Each order finds that the swap dealer and/or FCM in question, for a period of years, failed to stop its employees, including those at senior levels, from communicating both internally and externally using unapproved communication methods, including messages sent via personal text, WhatsApp or Signal. The firms were required to keep certain of these written communications because they related to the firms’ businesses as CFTC registrants. The firms generally did not maintain and preserve these written communications, and therefore could not provide them promptly to the CFTC when requested.

Each order further finds the widespread use of unapproved communication methods violated the swap dealers’ and/or FCMs’ internal policies and procedures, which generally prohibited business-related communication taking place via unapproved methods. Further, some of the same supervisory personnel responsible for ensuring compliance with the firms’ policies and procedures themselves used non-approved methods of communication to engage in business-related communications, in violation of firm policy.

Case Background

The orders find, with respect to several of the registrants, that DOE became aware during investigations into certain trading at the institutions that the institutions’ traders had been using unapproved communication methods on their personal devices for business-related communications. Following a review, each firm acknowledged to CFTC staff that it was aware of widespread and longstanding use by its employees of unapproved methods to engage in business-related communications.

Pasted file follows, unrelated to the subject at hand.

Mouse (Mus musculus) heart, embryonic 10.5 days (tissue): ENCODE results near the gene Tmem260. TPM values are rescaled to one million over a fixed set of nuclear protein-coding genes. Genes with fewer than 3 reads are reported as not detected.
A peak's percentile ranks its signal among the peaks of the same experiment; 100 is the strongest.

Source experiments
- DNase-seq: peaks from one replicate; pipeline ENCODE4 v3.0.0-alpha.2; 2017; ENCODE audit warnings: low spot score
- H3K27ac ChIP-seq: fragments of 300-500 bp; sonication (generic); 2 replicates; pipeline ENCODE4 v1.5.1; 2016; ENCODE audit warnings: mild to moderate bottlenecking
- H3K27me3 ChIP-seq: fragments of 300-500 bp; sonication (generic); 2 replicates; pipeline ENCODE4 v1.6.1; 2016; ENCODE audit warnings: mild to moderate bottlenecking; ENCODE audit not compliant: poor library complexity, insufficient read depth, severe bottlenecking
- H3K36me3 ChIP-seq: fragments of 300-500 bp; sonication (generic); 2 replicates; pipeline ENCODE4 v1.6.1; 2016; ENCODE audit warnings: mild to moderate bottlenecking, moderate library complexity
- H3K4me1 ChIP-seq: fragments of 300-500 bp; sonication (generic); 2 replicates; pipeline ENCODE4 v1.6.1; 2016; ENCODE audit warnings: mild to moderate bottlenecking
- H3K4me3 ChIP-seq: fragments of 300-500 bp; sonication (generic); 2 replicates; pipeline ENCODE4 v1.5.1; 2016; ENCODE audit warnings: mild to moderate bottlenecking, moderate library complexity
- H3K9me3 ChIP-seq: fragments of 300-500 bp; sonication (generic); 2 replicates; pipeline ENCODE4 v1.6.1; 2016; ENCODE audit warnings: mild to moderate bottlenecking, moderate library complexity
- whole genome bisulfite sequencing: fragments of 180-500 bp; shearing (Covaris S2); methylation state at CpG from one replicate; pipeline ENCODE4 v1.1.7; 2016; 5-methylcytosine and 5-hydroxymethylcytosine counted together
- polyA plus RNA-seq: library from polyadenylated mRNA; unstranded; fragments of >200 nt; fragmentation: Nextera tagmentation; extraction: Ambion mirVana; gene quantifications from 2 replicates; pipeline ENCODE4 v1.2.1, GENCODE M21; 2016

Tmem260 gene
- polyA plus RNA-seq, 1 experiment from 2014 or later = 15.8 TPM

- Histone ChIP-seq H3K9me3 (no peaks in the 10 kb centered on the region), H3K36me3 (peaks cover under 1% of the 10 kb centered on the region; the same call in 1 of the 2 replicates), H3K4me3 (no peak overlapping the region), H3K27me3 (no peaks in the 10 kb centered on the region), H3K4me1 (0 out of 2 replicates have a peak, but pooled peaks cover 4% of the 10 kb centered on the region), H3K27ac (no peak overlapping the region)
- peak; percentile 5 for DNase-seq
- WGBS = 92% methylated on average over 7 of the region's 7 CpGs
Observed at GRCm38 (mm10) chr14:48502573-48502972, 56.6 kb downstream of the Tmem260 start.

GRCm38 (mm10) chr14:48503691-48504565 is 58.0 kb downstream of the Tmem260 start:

As a result of each registrant’s failure to ensure that its employees—including supervisors and senior-level employees—complied with communications policies and procedures, each registrant failed to maintain hundreds if not thousands of business-related communications, including communications in connection with its commodities and swaps businesses, and thus failed diligently to supervise its business as a CFTC registrant or registrants, in violation of CFTC recordkeeping and supervision provisions.

Related Civil Action

The Securities and Exchange Commission (SEC) today announced entry of orders filing and settling charges against several financial institutions and imposing civil monetary penalties for related recordkeeping and supervision violations.

The DOE staff members responsible for these actions are James Wheaton, Devin Cain, Jack Murphy, Benjamin J. Rankin, Jake Mermelstein, Trevor Kokal, (and former staff members Candice Aloisi, Gabriella Geanuleas, and Gates Hurand); Alejandra de Urioste, R. Stephen Painter, Jr., Lenel Hickson, Jr, and Manal M. Sultan.